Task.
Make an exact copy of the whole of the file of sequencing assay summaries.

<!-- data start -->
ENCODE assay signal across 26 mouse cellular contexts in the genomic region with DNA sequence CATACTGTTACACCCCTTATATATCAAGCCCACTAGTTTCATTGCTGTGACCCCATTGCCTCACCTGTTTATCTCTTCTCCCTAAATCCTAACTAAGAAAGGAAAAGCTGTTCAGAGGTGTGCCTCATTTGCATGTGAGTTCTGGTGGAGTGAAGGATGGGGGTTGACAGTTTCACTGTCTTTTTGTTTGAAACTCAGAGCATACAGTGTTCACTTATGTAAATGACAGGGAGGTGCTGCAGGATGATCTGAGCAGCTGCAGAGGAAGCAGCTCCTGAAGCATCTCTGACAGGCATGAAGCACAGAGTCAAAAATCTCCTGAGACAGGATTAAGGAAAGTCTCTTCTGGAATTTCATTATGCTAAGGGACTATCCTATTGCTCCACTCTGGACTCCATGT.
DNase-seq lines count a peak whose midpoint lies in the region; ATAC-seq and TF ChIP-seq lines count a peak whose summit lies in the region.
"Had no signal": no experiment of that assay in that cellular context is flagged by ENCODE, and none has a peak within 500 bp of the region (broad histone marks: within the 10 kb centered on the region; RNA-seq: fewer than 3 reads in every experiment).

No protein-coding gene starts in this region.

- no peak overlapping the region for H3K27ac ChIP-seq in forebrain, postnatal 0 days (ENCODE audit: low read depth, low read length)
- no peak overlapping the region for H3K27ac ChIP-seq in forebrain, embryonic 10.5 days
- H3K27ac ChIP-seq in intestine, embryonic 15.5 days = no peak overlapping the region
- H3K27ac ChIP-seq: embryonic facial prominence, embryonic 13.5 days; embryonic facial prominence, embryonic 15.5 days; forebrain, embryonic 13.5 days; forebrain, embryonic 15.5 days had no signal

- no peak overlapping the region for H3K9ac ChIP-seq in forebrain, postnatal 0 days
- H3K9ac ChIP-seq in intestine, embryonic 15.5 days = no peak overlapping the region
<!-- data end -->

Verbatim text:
ENCODE assay signal across 26 mouse cellular contexts in the genomic region with DNA sequence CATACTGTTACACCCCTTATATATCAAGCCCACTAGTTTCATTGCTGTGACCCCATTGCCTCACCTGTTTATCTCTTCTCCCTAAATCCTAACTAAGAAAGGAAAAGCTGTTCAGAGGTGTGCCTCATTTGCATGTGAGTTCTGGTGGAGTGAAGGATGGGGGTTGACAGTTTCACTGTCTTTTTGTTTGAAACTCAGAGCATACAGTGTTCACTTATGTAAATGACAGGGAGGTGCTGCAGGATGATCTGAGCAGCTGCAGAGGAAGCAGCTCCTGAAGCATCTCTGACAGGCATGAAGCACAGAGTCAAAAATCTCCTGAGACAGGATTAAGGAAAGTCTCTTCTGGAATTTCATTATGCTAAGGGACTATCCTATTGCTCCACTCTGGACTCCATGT.
DNase-seq lines count a peak whose midpoint lies in the region; ATAC-seq and TF ChIP-seq lines count a peak whose summit lies in the region.
"Had no signal": no experiment of that assay in that cellular context is flagged by ENCODE, and none has a peak within 500 bp of the region (broad histone marks: within the 10 kb centered on the region; RNA-seq: fewer than 3 reads in every experiment).

No protein-coding gene starts in this region.

- no peak overlapping the region for H3K27ac ChIP-seq in forebrain, postnatal 0 days (ENCODE audit: low read depth, low read length)
- no peak overlapping the region for H3K27ac ChIP-seq in forebrain, embryonic 10.5 days
- H3K27ac ChIP-seq in intestine, embryonic 15.5 days = no peak overlapping the region
- H3K27ac ChIP-seq: embryonic facial prominence, embryonic 13.5 days; embryonic facial prominence, embryonic 15.5 days; forebrain, embryonic 13.5 days; forebrain, embryonic 15.5 days had no signal

- no peak overlapping the region for H3K9ac ChIP-seq in forebrain, postnatal 0 days
- H3K9ac ChIP-seq in intestine, embryonic 15.5 days = no peak overlapping the region